“Help” Is Not A Dirty Word

Teamwork Pic for BlogTeamwork is a struggle for me. In school I dreaded when my teacher would say, “Break into groups of 3 (4, 5…) and then work together for the biggest project of the year, and trust that the people in your group pull their weight enough to keep your GPA in proper standing. Oh, and try not to kill each other.”

That’s not what was said? Well, that’s what I heard.

Or take team sports for example. I was always into sports that didn’t require me to depend on my teammates for my personal performance, at least not directly: running, swimming, gymnastics, etc.

As much as I love people, working with them for a common goal is a challenge to me. I’m a type A control freak with a hyper-independent streak that hates asking for help, and I’m very uncomfortable feeling vulnerable when I have to trust other people to do their part. I was the kid that would rather do all of the work “my way,” and then let other people take the credit for it.

I’d say the turning point for me was when I battled crippling fear and anxiety soon after my husband and I were married. You can read more about that season of life, and the beautiful healing I experienced here.

As I get older I see more and more the beauty in collaboration. There are people worth trusting to help me when I need it. There are ways to rise above the “dog-eat-dog,” “me first,” world that we live in. Life is truly better when we all rise up together, and there is something rich and warm about the safety net that comes when I trust other people to help me.

Because as much as it stings to admit, I need help. In order to grow up in faith, to finish daily to-do lists, to achieve big dreams, I need help. And that’s ok. In fact, it’s good because working with a team mentality reminds me that there’s more at stake than incomplete tasks. Relationships—real people—matter, and by learning to trust others, I learn to love people more.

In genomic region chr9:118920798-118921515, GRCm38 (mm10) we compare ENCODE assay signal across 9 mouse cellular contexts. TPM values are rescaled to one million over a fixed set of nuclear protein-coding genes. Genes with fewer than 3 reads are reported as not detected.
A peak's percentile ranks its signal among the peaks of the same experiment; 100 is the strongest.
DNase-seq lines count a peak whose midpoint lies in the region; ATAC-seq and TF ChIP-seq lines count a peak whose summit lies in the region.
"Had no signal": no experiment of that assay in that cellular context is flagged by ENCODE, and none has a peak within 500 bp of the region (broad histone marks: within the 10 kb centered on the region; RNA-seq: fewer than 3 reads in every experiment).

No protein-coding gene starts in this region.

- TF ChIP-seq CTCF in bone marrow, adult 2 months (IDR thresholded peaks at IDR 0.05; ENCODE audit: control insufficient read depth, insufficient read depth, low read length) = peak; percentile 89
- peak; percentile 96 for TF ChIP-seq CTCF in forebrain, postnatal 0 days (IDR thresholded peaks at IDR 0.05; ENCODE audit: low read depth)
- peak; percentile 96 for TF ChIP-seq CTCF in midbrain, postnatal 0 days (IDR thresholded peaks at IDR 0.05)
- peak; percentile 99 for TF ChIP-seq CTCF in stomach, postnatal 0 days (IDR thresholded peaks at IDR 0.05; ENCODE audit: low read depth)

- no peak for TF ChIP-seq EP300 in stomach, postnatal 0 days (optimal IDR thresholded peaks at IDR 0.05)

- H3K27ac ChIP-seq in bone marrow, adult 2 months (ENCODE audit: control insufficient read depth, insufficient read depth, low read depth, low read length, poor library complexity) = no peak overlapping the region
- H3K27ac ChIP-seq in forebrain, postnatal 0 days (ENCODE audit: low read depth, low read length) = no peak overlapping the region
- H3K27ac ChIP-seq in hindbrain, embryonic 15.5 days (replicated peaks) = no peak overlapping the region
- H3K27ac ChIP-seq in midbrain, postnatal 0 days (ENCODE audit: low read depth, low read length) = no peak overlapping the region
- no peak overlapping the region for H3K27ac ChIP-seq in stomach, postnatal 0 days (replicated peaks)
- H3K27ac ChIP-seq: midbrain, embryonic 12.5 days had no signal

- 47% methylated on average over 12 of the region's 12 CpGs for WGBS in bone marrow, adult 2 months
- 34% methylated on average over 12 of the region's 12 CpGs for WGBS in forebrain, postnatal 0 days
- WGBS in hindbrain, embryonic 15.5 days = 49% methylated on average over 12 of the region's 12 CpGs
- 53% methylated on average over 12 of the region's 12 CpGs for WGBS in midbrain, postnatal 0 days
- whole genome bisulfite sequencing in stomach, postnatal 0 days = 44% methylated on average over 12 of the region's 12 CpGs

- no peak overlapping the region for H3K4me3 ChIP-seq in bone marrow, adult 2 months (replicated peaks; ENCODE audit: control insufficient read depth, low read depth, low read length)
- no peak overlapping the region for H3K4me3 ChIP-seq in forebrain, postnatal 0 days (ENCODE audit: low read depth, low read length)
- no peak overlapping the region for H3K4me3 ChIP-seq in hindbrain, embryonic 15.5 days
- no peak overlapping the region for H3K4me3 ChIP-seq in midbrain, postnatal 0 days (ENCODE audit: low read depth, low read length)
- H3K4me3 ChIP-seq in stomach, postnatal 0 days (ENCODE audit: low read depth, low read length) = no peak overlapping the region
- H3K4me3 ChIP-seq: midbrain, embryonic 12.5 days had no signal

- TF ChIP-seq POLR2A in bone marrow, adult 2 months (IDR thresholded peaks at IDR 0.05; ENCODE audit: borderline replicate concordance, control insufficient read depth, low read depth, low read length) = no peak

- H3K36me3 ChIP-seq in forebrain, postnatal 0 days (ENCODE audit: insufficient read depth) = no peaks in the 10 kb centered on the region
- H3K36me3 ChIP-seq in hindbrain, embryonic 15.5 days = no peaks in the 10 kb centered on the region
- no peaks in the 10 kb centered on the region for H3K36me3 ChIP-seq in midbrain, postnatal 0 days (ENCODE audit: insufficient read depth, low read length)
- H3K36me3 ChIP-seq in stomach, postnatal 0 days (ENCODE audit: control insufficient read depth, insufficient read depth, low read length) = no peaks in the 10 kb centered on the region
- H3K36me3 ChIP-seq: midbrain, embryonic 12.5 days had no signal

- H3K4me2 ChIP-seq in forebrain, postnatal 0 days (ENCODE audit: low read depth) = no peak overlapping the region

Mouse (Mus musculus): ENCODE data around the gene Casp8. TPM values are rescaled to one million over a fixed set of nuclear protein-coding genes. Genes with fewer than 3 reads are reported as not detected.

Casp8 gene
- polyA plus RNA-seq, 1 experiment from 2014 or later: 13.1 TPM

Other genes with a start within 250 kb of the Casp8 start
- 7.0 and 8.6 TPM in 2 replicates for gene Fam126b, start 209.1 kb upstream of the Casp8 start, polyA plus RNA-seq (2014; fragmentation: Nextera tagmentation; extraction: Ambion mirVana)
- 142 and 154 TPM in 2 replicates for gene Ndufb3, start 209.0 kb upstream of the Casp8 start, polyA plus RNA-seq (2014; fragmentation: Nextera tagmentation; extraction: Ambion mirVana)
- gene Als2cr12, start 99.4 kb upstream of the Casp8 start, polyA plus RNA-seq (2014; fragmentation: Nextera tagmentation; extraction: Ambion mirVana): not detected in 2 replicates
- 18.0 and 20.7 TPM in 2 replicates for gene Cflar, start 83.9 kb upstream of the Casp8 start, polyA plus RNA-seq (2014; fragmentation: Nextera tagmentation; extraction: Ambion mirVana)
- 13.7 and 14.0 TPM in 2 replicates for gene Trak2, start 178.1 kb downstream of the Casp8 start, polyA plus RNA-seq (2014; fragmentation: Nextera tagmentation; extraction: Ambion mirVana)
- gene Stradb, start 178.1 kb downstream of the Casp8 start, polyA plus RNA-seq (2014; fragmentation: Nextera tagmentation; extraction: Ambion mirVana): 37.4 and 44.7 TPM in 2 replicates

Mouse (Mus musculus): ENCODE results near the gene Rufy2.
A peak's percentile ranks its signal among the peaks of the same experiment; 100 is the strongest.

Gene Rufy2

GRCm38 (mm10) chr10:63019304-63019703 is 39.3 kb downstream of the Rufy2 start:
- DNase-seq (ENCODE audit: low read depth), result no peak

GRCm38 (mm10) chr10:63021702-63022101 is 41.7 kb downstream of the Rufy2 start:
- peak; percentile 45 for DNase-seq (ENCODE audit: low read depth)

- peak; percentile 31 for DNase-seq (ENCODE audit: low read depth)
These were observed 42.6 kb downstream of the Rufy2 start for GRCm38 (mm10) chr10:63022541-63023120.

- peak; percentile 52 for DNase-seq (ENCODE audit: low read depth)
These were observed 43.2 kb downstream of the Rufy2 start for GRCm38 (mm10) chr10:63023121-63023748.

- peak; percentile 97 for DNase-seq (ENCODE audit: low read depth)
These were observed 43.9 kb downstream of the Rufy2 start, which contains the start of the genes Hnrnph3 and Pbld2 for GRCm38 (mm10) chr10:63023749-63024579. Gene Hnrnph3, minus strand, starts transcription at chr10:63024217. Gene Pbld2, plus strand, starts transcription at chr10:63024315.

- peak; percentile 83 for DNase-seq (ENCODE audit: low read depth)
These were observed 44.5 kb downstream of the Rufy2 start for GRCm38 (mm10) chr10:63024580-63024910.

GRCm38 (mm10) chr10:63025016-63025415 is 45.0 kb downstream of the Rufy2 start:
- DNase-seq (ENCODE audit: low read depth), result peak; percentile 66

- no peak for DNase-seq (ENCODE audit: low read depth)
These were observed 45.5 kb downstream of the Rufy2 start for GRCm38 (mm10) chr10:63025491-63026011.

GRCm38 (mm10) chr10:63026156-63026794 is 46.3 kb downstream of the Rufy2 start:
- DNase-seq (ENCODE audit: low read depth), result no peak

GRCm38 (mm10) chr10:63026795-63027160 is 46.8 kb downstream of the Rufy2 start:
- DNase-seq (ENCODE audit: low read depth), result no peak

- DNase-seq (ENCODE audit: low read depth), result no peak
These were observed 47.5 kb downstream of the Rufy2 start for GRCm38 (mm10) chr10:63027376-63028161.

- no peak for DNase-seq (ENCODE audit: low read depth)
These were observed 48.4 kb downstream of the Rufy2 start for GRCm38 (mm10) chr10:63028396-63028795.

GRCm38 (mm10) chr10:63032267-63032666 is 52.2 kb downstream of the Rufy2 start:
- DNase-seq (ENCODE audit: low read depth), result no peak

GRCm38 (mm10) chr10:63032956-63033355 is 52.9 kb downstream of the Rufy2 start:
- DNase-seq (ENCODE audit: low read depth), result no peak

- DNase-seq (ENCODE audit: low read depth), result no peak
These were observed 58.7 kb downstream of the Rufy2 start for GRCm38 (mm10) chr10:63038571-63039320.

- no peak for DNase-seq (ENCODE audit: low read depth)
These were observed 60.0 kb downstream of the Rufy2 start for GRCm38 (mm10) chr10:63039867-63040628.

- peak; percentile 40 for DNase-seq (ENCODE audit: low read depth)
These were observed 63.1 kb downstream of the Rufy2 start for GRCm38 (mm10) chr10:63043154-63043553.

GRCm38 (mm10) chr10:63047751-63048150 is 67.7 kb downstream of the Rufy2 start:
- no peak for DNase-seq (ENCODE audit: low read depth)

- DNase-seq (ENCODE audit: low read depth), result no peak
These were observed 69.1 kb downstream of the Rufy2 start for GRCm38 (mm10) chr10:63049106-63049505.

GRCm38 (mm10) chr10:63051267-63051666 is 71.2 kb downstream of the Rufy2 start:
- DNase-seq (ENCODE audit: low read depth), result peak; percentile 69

This season of life would be impossible without a team of people coming alongside and supporting, encouraging, helping me. Having a new baby, preparing my oldest son to start kindergarten, pursuing God-given dreams of writing and teaching, planning and preparing for the new ministry year for women at my home church…lately the to-do’s have felt exhaustingly endless. And there have been more than a few days when I am so tired that I just want to quit. Throw in the towel. Rest.

Working in a team—trusting a team—reminds us of the purposes for our labors. Letting other people into our work enables them to encourage, champion, and speak truth to us when we need it the most. It’s easy to accept accolades for a job well done after a job is complete. It’s hard to let people into the tears being shed along the way, but doing so cultivates rich community with others; community rooted in authenticity, and camaraderie.

Collaboration stretches us, and yields greater fruit that we can produce on our own. Inviting multiple “sets of eyes” into our work gives a broader range of vision to see blind spots, accept new ideas, re-inspire creativity when we hit a roadblock, and problem solve when negative situations arise.

It’s been said that no man is an island. Nor should we be. Let’s invite people into our workspace and learn to be ok with  enjoy receiving help. And let us in turn offer our help to others.

(A big shout out to those of you who have run alongside me these last few months. I love “doing life” with you, and am so thankful for you stepping in to hold up my arms when I have been too  weak and tired to do so alone).

Run hard. Love Strong.


The Truth About My Struggle With Anxiety

I have a confession to make (I can’t believe I’m telling you this). For the last year or so, my guilty pleasure has been watching One Tree Hill on Netflix. There are lots of themes that I appreciate about the show: redemption, reconciliation, and great music to name a few (I am actually listening to a radio station that is based on music from the show right now. “Run” by Snow Patrol is currently playing).

As I was planning this series, I knew that there would come a point when I would have to really expose myself and be very vulnerable in order to be effective. That day has come. Before I go further, check out this short clip from the final season of One Tree Hill to set the stage for the next part of our journey to becoming healthier, happier people: